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    Oregon Governor Announces Plan To Give Special Tax Promises To Major Employer


    On Monday, December 10, Governor John Kitzhaber (D-OR) held a press conference to announce that he will convene a special legislative session on Dec 14. The purpose? To pass legislation giving the governor sole authority to negotiate a special tax deal with any corporation willing to make minimum investments in infrastructure and job creation in the state:

    On Monday, Nike committed to spending at least $150 million and creating at least 500 jobs in Oregon -- if the Legislature approves a tax-guarantee bill. Citing an independent economic analysis, Kitzhaber said the eventual spin-off could be 12,000 direct and indirect jobs over the next seven years and a $2 billion-a-year boost to Oregon's economy.

    Kitzhaber said Nike officials approached him more that a month ago to discuss the company's expansion plans. Kitzhaber said they told him that Nike was being "heavily courted" by other states but wanted to stay in Oregon.

    To do so, the company wanted a guarantee that the state would continue its tax policy, known as the "single-sales factor," in which companies are taxed only on in-state sales.

    "To me, that's an easy call," Kitzhaber said.

    He wants the Legislature to pass a bill that authorizes the governor to enter into an agreement with any company planning an investment that would result in at least 500 jobs and $150 million in capital investment over five years. The agreement would lock in the state's current tax policy for a time frame determined by the governor.

    While Nike is the reason for the new law, Kitzhaber said he hopes it could become a tool to attract new businesses and help other Oregon businesses expand.

    As the article points out, corporate taxes have been a volatile issue in Oregon for the past several years. In 2010, the legislature referred two measures to the ballot that were passed by the voters, Measures 66 and 67. Measure 67, in particular, created the first ever tax on corporate gross receipts in the state. A de facto sales tax, the measures passed despite a sales tax having been rejected 9 times previously by the voters.

    The timing of this special session is intriguing. Currently, there is a 30-30 split of Republicans and Democrats in the House, and a 16-14 Democrat advantage in the Senate. The new legislature, which begins in February 2013, will see a 34-26 Democrat advantage in the House, and the same 16-14 split in the Senate. Despite the official spin that Nike is being courted by other states for the location of their expansion, speculation is rampant that this special session was called to take advantage of the current legislative makeup, which is presumed to be more friendly to business interests than the next legislature might be.

    The timing of the session, combined with the nature of this proposed legislation, could also be construed as a tacit admission that Measure 67 was a failure, and was not good public policy. The No on 66/67 campaign was centered around the idea that raising corporate taxes would be a disincentive for businesses to continue to invest in Oregon. As Portland econonomist Eric Fruits puts it,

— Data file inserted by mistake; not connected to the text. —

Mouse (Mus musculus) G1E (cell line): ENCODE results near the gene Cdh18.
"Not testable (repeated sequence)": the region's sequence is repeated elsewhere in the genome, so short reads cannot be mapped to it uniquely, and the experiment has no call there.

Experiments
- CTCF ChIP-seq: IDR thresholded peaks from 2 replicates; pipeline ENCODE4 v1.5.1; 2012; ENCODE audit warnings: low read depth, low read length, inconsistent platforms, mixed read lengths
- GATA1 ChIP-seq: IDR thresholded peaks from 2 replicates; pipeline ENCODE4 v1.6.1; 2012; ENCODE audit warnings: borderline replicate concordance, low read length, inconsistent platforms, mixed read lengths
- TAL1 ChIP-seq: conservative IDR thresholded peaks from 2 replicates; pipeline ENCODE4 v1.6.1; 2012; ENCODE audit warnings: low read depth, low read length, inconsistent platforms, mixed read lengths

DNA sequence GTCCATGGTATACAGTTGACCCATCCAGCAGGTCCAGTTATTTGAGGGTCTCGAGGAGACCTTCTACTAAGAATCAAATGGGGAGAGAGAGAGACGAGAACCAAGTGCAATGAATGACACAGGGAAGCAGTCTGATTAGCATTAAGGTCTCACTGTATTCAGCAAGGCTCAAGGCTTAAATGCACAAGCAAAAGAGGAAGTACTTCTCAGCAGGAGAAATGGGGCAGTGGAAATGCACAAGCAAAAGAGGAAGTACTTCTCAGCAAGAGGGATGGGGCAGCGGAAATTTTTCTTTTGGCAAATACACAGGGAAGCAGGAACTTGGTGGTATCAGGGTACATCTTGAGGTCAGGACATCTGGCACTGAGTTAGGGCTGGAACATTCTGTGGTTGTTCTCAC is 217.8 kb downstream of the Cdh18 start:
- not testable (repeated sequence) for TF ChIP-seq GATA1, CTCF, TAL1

In 2010, the corporate tax increases known as Measure 67 destroyed a part of Oregon. It destroyed the part in which businesses, their owners, and their employees are viewed as members of the community. The campaign cast businesses as “big” or “out of state,” and that they don’t pay their “fair share.” The measure sent a loud message to businesses: We only want you for your tax dollars."

    It is noteworthy that this type of tax negotiation is being offered only to giant corporations that meet the standards set by Kitzhaber and Nike, and that have the political and economic clout to make such demands. Clearly, it is to the benefit of all Oregonians that Nike be allowed to expand and create this many new direct and indirect jobs in our struggling economy. Many Oregonians think that this legislation should pass, but it should be offered to EVERY company in Oregon.

    At a special hearing held Thursday, December 13 at a hastily constructed committee meeting, Steve Buckstein of the Cascade Policy Institute testified:

    The fact that the Governor is ready to grant tax certainty to Nike and other big companies in return for capital investment and job creation should be applauded. It's recognition that taxes matter, and good tax policy can attract business and jobs. But, Oregonians of all political stripes also appreciate fairness, and I'm concerned that this legislation will be fundamentally unfair, especially to small businesses and many Oregon job Seekers.

    The Governor only wants to make tax certainty deals with what he calls "the right kind of businesses" that will drive our per capita income up. This leaves out people who, for whatever reason, have little education and/or few job skills. These are often the young and minorities, for whom a lower wage job is the first rung up the economic ladder.

    Also, granting the Governor power to approve or disapprove such deals at all risks charges of favoritism and corruption. Just think about Nike getting its deal while one of its competitors is later turned down. A level playing field would eliminate these concerns.

    Granting Nike the certainty of its tax expenditures in the state of Oregon is a good idea. A far better idea is granting such certainty to ALL businesses in Oregon. With the passage of Measure 67, Oregon has placed itself at a competitive disadvantage with all of the states bordering it, and many corporations have left the state or are contemplating leaving to find shelter from the punitive tax and fee environment here. If we ever want to turn around our economy, we must become MORE competitive, not less.